extrinsic, your example of a specimen type story I would characterise as only slightly less artless than:

I blundered about, a big man in a small room. My golden locks, falling around my shoulders and into my eyes, obscured her face from me . . .

Both are tell, pure and simple. If I were seriously writing in 1st person I would try to reveal character through the natural unfolding of the story. I don't mean the assumption made by most novice writers that simply telling the story in 1st person reveals the character, I mean setting out to deliberately reveal character traits through mannerism, internal dialogue and characters in conflict.

For example: A fat man walks differently than a thin man, he also sits more carefully and, if I were to suggest that my character needs to loosen his belt so he can untie his shoes, I might surmise that he was fat. If I were to write the following, what would you infer?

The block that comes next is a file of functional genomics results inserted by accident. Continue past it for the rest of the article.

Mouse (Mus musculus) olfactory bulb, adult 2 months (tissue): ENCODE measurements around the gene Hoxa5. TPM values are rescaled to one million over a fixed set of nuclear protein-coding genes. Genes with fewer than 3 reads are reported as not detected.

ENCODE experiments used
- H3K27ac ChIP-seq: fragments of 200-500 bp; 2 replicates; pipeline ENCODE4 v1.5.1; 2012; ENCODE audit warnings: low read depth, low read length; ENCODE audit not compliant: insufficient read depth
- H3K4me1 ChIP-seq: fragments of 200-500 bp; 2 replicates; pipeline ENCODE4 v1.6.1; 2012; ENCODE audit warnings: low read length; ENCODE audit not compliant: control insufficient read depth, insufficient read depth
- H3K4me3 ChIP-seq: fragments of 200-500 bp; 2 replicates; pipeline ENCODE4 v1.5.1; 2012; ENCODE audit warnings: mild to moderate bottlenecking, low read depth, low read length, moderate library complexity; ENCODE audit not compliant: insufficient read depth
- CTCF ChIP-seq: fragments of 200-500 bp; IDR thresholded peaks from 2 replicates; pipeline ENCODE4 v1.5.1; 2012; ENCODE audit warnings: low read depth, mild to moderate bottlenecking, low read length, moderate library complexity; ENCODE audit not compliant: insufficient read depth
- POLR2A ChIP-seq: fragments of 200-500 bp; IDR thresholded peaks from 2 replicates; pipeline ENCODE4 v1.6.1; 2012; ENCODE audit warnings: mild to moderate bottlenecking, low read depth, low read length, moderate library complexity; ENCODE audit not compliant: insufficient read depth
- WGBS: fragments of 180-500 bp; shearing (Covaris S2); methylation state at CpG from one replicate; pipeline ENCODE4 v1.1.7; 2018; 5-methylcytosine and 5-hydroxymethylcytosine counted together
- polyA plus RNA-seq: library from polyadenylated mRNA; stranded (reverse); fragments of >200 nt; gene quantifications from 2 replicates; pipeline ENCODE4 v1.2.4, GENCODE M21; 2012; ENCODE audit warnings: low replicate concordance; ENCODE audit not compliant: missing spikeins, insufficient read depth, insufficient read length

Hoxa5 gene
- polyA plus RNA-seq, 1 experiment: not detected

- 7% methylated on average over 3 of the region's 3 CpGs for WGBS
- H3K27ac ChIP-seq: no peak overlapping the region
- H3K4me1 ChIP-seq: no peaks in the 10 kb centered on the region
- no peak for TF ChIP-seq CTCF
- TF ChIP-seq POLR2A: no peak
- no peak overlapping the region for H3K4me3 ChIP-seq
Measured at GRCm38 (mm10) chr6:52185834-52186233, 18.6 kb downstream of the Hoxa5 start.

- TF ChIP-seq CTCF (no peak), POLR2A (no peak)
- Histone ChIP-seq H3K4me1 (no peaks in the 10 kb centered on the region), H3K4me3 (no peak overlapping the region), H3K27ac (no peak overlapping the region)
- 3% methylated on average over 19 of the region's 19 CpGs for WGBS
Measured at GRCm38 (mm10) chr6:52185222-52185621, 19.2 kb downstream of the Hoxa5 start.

I took the proffered chair and sat, knees together, ankles crossed, and my left palm cradling my right hand in my lap. Just like mom taught me thirty years ago.

Phil.

[ February 02, 2016, 08:07 AM: Message edited by: Grumpy old guy ]

Posts: 1605 | Registered: Sep 2012  |  IP: Logged | Report this post to a Moderator
extrinsic
Member
Member # 8019

 - posted      Profile for extrinsic   Email extrinsic         Edit/Delete Post   Reply With Quote 
I would infer from that passage that the man is fastidious to a capricious degree about his appearance. He's a type whose clothes wear him: vanity is thy name.